It is hard to imagine a time when Games Workshop games were more about telling a story than just random pick up games at a local store. Us old timers can remember when 40k was just a little skirmish game with thick rpg elements. Today the number of models you field in an average game is awe-inspiring compared to those Rogue Trader days. This article is not a lament for those bygone years, because in retrospect Rogue Trader rules were terrible with characters leveling up to God status and force restarts every few games.

So for the most part the evolution has been a good one.

With an ever-expanding range GW intention has changed, creating bigger and better¬†spectacles to fit the galactic backdrop of its universe. Still it was not till the end of 4th edition that all rpg like remnants were completely extinguished. The most compelling remnants were the global GW campaigns GW. The last being The Fall of Medusa V in 2006. These events while flawed brought so many players together across every GW retailer. They were some of the best community building experiences you could have. The best part it didn’t matter if you were a hard-core player or causal painter as long as you played and signed up you could participate.

The most important thing about these sort of events was it created a certain zeitgeist around the game. By Games Workshop supporting the campaigns it got players thinking about what campaigns they would run for themselves and friends. With special armies, rules, and supplements to go along the campaigns it was a great time for many. Since 2006 and Games Workshops complete hands off approach to community building; 40k has in a certain stagnated for many.

Unless you count last November GW to run a campaign called Road to Glory: Aardvaark IV? Oh wait you never heard about it? I know surprise! Well if you happen to pick up the October 2011 issue of White Dwarf and looked on page 114 you might have noticed… by the way only independent retailers could participate. So think just how successful this campaign was? This demonstrates an extreme failure by GW, but it is a policy of releasing or mentioning something and two months later you forgetting it ever existed.

Luckily many tournaments are starting to branch out and add narrative events and forums like Bolter and Chainsword offer home-grown material for players to use, but it is not the same thing as Games Workshop doing something to connect with fans on a continual basis.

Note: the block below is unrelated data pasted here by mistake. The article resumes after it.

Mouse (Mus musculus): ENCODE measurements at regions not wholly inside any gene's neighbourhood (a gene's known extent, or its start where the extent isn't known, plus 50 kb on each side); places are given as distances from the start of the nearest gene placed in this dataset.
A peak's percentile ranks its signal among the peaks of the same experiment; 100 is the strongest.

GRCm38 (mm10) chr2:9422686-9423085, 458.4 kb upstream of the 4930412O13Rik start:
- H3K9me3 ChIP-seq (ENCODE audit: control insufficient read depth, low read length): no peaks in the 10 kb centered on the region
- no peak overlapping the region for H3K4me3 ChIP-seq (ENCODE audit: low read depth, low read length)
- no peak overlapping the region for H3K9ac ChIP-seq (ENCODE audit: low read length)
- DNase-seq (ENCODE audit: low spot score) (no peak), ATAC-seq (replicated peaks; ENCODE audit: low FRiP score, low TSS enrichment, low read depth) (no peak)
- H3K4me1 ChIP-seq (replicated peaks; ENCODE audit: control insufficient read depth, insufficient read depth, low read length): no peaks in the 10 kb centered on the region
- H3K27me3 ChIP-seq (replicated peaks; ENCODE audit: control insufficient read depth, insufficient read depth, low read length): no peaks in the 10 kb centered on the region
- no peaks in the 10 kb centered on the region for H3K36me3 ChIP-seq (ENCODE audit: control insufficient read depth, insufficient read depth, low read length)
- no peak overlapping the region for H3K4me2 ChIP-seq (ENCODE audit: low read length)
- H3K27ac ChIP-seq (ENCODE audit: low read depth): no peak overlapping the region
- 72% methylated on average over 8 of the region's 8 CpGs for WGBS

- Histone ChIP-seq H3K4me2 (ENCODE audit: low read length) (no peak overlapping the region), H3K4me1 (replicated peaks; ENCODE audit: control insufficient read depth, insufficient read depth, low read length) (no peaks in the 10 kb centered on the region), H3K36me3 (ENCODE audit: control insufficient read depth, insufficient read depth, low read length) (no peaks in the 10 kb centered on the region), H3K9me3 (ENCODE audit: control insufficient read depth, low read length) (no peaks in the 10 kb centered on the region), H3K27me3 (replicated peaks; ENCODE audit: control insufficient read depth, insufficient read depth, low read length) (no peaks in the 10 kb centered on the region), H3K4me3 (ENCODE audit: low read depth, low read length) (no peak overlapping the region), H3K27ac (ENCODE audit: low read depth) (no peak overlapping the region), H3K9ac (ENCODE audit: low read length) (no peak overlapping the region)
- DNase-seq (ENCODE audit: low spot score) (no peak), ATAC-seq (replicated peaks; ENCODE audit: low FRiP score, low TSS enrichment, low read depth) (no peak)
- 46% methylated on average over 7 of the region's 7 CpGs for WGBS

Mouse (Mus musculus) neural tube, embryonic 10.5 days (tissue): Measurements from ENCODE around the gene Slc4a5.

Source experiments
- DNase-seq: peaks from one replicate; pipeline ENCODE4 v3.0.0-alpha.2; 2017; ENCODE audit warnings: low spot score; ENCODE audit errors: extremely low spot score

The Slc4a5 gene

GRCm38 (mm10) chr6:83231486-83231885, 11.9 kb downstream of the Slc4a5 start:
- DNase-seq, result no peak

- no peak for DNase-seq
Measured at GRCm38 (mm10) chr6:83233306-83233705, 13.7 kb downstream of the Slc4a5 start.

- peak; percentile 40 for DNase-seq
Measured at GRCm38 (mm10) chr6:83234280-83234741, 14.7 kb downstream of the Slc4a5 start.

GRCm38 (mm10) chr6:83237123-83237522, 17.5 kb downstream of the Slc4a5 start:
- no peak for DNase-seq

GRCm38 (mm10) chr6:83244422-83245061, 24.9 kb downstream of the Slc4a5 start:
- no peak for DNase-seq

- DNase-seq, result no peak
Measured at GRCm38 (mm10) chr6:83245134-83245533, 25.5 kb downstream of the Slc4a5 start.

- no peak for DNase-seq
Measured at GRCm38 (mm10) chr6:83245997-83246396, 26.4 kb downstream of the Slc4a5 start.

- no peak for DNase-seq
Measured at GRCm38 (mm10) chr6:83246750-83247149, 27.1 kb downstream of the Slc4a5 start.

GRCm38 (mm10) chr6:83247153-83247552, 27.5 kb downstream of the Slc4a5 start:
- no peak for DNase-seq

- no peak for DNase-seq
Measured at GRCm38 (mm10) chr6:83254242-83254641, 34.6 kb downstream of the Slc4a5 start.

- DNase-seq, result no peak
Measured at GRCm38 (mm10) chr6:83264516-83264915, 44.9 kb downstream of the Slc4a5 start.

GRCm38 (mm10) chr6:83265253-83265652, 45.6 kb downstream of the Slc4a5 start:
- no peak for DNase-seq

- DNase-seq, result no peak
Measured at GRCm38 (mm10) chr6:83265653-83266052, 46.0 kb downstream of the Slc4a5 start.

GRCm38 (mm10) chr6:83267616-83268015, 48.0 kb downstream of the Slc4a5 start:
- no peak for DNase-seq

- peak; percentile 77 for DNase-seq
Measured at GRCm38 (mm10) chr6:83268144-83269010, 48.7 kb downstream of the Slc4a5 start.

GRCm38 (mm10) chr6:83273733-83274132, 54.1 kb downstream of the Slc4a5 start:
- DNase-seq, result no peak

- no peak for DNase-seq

Maybe that is the problem with Games Workshop they just don’t know how connect anymore. Instead they often hide behind tropes like “miniature company first” just to hide from the public. The disconnect even resides within the design team where they participate in internal campaigns and events all year– Blood in the Borderlands for Warhammer Fantasy being a recent example. Perpetuating an environment detached from what is really going on in the outside world.¬† As an experiment check and see if you can find anything GW’s website about Blood in the Borderlands.

You can ask what about Forge World? Forge World is perhaps the most functional part of the GW umbrella; they produce high quality material from models to campaign books that thousands of players love. Only problem is you have to buy Forge World products and hope all your friends have bought into it.

The disconnect only plays into the growing feeling for many that 40k is becoming more competitive and casual. With pick-up games and tournaments being the only way most players engage one another. That is not mentioning the many left only to build, model, and paint. While tournaments and game nights do create a community is it really the community that GW wants to only sell? Out reach with a campaign or even just supporting something to get people involved in different ways can pay dividends for the company and its image.

So how does GW bring it back?

Well GW might have a good opportunity. With the death of Ard’ Boyz and the coming of 6th ed this could a be a great and easy way to bring back a campaign and give it the time it really needs. This is wishful thinking of course, but it does hurt to have hope.